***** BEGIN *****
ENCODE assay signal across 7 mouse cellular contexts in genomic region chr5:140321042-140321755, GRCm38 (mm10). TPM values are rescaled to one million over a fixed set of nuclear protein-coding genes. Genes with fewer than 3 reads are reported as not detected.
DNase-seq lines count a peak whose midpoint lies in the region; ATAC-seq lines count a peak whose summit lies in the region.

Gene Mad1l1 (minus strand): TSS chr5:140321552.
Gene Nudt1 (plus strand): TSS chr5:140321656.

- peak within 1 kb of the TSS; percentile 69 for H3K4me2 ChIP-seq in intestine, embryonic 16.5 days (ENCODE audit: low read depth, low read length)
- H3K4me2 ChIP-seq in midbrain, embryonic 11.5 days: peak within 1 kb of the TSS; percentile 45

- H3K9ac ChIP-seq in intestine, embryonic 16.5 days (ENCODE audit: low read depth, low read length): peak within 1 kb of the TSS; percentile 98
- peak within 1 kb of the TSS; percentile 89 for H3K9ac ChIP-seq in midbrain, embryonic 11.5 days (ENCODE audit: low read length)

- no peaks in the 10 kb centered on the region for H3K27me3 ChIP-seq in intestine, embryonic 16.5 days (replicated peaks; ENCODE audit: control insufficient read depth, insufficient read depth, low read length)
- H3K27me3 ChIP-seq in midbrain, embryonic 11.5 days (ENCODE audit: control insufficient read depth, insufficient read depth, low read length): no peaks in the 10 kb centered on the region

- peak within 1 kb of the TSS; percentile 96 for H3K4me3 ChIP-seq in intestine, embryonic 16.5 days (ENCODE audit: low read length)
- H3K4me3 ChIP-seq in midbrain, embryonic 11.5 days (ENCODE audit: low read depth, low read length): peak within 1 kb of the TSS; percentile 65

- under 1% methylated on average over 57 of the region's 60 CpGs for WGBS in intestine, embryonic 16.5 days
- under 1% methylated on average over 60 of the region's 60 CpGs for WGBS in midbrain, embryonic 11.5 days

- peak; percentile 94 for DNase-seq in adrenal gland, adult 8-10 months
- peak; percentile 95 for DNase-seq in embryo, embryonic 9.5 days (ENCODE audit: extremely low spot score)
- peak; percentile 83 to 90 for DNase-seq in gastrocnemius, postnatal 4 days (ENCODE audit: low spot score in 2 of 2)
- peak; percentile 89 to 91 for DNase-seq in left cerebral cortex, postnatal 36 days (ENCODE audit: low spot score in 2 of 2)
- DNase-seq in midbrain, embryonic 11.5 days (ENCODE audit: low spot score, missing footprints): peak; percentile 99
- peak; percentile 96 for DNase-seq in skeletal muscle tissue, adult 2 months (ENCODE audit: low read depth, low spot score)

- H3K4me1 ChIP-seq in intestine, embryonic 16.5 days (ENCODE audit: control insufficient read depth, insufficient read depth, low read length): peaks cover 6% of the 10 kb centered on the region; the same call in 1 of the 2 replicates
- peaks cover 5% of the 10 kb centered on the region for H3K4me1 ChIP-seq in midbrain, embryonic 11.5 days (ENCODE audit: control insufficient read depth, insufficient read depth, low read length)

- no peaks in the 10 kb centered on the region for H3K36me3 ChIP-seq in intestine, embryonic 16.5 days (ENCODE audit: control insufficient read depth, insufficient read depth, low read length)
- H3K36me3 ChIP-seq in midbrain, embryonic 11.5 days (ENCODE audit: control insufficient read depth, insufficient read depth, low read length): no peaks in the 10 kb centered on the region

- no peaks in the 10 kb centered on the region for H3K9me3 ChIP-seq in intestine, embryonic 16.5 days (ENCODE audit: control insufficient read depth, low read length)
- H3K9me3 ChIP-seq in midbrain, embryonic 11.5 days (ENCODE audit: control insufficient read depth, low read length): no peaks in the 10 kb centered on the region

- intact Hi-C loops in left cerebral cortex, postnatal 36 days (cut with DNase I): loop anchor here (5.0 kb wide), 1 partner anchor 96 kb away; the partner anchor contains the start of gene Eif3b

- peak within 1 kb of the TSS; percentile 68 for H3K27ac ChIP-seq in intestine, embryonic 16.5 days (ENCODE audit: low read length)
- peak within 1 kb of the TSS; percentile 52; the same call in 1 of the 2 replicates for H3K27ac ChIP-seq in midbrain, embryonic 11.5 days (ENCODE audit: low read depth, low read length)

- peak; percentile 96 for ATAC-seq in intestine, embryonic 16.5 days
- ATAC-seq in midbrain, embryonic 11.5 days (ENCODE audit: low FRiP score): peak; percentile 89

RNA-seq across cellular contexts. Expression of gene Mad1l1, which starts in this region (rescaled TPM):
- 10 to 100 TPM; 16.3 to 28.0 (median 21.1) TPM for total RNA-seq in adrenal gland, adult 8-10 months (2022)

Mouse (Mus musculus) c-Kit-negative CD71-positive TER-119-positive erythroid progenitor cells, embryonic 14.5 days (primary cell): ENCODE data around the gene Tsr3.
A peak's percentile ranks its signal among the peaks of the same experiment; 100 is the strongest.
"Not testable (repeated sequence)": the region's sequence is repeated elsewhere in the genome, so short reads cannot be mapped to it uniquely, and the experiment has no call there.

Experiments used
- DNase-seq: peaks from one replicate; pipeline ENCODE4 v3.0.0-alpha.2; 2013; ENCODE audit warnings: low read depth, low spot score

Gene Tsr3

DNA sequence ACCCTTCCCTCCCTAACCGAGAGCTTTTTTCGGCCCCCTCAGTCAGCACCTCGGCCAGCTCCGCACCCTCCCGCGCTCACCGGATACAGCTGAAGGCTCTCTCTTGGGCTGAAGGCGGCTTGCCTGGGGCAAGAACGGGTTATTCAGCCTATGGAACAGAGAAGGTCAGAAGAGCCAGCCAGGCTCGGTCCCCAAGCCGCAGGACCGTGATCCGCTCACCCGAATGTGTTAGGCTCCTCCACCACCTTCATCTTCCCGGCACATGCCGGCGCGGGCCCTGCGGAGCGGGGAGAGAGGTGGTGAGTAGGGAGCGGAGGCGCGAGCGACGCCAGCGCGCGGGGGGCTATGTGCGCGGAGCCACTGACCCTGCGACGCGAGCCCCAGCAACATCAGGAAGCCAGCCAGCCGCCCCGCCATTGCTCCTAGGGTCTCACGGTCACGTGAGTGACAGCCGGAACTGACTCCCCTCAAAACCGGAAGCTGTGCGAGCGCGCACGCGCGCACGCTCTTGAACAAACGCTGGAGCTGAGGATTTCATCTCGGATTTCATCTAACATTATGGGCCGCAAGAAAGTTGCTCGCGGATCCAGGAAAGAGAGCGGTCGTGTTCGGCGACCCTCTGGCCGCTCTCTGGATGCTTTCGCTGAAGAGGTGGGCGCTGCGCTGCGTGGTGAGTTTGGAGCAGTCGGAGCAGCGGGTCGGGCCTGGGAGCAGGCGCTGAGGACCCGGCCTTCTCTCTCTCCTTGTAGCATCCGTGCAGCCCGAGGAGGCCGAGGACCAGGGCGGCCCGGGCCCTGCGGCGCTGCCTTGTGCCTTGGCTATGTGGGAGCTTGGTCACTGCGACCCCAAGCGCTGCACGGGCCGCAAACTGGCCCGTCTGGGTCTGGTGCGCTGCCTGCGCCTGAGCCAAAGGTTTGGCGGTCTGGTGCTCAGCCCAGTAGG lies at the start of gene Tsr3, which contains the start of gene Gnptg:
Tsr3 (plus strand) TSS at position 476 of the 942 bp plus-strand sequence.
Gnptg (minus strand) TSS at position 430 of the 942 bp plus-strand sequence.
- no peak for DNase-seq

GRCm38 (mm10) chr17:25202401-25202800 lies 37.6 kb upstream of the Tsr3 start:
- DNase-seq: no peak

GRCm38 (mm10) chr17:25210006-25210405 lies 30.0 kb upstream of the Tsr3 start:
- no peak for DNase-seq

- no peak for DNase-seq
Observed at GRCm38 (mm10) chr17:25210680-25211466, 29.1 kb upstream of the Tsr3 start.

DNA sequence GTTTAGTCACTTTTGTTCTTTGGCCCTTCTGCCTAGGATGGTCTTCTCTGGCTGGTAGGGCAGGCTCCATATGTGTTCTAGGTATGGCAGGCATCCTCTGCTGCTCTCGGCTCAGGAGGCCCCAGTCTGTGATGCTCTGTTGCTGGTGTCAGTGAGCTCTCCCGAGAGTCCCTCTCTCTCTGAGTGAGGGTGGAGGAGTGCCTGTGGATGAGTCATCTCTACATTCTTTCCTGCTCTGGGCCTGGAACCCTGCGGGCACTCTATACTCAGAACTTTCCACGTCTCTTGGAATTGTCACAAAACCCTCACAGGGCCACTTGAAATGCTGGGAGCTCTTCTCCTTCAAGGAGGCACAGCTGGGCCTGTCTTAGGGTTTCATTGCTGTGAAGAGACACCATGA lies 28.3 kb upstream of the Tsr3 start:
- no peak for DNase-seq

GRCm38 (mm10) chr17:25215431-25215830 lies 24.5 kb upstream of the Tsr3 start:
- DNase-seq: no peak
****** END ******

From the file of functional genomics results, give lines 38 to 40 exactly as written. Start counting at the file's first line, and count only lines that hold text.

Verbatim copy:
- DNase-seq: peaks from one replicate; pipeline ENCODE4 v3.0.0-alpha.2; 2013; ENCODE audit warnings: low read depth, low spot score

Gene Tsr3

DNA sequence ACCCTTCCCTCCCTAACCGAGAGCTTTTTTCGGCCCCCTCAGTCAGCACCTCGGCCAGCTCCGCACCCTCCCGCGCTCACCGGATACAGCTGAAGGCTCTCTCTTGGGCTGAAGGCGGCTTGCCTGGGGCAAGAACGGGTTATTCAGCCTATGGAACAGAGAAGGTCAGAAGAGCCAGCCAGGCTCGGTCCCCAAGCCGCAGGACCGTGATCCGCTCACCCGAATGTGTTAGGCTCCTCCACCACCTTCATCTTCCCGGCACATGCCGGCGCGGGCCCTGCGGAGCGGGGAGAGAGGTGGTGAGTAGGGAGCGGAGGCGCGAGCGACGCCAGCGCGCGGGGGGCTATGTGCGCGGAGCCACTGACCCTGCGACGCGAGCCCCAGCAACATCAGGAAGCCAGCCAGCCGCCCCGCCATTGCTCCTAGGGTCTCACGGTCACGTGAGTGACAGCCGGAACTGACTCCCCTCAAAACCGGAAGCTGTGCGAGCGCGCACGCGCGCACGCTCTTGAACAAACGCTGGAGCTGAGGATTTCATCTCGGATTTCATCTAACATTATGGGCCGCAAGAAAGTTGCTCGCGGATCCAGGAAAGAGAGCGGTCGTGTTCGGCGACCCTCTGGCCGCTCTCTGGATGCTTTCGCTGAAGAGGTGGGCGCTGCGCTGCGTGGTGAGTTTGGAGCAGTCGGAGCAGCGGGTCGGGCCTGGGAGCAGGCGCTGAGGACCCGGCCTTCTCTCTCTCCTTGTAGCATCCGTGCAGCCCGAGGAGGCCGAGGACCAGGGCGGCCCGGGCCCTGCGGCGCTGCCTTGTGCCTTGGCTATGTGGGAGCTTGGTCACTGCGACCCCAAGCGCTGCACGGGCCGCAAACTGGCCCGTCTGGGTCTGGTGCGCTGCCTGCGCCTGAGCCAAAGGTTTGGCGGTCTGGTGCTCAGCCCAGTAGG lies at the start of gene Tsr3, which contains the start of gene Gnptg: